Though there isn’t yet much hard data that suggests firms will lose any money by letting a majority of its workers telecommute, the persistent fear is that these workers might end up being less efficient or loyal. After all, “you don’t want employees running their own start-ups on company time,” Ballard says.

Still, the rise of the “gig economy”  has created a surge of skilled freelancers and remote workers. Walk into any trendy, Fairtrade café in any major city and no doubt you’ll find waves of hip, tattooed professionals hunched over Macbooks and drip coffees. But monitoring this out of office workforce and keeping tabs on their productivity is tricky. Although companies like Humanyze, a start-up in Boston, have developed employee ID badges that track biometric data from human employees, like physical movements, voice tone and length of conversation which could help.

Preparing managers for the transition

More people working from home is an inevitability, if recent statistics are to believed. And the onus will be on managers to adapt to the new environment.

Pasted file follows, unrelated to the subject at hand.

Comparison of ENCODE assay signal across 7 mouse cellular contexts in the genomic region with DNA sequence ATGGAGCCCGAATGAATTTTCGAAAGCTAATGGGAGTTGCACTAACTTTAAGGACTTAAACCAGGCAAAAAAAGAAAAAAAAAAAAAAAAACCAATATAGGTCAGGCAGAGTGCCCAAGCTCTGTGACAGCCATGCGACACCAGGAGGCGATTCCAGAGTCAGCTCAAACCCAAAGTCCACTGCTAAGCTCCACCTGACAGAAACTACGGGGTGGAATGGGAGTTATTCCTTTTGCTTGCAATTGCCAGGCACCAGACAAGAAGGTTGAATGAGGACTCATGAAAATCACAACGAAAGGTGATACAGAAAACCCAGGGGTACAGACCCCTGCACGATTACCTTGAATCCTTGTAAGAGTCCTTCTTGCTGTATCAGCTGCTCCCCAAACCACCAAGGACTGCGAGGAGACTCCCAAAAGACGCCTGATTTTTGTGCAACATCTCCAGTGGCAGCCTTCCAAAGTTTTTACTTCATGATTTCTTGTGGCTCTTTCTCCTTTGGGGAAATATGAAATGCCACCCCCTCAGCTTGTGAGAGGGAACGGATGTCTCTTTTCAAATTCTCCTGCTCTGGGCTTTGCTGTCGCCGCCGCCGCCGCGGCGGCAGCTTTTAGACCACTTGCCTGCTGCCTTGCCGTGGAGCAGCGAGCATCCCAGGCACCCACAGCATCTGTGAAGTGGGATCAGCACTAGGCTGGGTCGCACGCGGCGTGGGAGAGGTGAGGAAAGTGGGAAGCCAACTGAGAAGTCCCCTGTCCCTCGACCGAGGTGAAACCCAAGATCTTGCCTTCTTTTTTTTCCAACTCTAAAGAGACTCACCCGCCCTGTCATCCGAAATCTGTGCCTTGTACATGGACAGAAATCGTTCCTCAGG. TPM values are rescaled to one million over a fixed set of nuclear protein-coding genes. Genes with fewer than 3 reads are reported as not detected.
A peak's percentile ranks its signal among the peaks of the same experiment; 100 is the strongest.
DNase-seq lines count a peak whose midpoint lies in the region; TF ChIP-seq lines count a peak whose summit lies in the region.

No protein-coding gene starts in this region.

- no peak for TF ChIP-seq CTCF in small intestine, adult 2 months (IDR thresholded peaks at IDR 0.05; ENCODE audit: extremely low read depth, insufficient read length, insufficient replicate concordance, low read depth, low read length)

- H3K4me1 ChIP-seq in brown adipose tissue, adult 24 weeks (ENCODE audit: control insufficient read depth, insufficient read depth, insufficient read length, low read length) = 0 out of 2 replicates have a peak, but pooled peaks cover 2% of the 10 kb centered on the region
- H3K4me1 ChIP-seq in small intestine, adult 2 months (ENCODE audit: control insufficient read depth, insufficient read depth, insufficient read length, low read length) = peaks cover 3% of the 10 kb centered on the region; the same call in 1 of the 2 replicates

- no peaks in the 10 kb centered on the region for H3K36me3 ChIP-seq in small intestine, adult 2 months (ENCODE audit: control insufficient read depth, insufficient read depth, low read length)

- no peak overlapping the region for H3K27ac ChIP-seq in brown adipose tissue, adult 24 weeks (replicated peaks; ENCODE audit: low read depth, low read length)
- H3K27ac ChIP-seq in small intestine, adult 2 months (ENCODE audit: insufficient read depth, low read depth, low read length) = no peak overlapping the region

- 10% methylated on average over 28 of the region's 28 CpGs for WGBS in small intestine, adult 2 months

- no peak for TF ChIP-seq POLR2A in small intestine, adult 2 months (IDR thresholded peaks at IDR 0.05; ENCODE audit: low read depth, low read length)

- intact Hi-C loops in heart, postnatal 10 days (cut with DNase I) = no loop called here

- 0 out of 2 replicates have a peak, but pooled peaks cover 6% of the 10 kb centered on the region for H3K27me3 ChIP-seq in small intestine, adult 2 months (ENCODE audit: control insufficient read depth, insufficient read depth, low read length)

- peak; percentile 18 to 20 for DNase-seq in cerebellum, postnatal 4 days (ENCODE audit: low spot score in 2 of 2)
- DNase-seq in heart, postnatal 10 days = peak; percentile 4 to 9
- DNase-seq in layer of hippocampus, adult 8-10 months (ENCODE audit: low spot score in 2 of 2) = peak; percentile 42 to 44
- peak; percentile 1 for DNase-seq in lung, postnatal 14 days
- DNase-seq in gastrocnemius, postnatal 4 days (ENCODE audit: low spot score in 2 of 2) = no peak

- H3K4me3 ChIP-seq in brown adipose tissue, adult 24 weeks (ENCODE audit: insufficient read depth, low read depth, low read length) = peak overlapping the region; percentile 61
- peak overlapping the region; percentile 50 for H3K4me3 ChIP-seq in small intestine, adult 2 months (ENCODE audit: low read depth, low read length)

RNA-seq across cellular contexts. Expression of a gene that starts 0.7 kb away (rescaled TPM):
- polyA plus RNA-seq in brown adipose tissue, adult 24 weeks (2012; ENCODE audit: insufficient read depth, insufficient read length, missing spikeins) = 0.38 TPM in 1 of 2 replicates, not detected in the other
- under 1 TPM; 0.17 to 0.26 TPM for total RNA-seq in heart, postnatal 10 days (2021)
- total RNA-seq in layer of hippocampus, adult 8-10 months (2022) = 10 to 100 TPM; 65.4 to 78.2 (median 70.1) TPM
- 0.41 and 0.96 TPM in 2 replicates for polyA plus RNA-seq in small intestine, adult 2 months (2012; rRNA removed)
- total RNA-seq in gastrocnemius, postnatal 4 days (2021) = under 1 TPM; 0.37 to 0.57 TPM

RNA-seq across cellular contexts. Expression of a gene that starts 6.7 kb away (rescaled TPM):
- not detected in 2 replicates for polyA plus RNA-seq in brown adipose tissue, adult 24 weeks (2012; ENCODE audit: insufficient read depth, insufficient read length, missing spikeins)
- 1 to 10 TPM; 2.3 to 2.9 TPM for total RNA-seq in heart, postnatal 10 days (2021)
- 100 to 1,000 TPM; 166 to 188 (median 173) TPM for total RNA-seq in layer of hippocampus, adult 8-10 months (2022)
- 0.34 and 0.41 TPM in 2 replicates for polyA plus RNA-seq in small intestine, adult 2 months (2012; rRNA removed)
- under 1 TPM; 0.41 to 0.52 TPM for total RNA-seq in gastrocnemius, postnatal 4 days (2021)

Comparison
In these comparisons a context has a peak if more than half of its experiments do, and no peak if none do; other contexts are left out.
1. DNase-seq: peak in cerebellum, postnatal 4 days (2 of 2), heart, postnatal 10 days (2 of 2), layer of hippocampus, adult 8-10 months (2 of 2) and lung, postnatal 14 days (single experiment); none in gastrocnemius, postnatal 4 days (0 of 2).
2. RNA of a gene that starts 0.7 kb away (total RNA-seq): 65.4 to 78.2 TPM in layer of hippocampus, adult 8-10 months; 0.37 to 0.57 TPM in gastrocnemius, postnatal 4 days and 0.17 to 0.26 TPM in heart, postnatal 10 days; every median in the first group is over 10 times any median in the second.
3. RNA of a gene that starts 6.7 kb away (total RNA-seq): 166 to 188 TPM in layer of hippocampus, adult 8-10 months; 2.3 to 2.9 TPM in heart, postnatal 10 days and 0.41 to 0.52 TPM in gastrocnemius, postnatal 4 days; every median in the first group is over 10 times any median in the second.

“Part of the problem is that we still manage people the way we did in the Industrial Revolution, like when people were working on an assembly line – if they see you, they think you’re being productive,” says Ballard of the American Psychological Association. “We need to train managers and supervisors how to better manage a remote workforce.”

How do they do that? Well, in 2015, Harvard Business Review wrote that many companies that allow telecommuting “focus too much on technology and not enough on process. This is akin to trying to fix a sports team’s performance by buying better equipment.” There needs to be emphasis on basics like communication and coordination, HBR argues.

That means that managers must still able to explain complex ideas to employees, even in a virtual setting. HBR mentions one exercise in which subject A describes an image to subject B over the phone. Then subject B must attempt to describe the description via email to subject C – and sure enough, subject C’s interpretation often ends up wonky.

It is also suggested that managers also be readily available to all employees in all time zones to build trust and efficiency.

And that's the real challenge that could develop, one that's more probable (or at least more pressing) than working alone and being surrounded by talking holograms.

An already blurred line separating work and not work is becoming increasingly blurred as working remotely becomes more popular. We might end up with the freedom to work where we want, but those technologies that grant us mobility will simultaneously chain us more to our jobs, as we become instantly and freely accessible, regardless of time or place.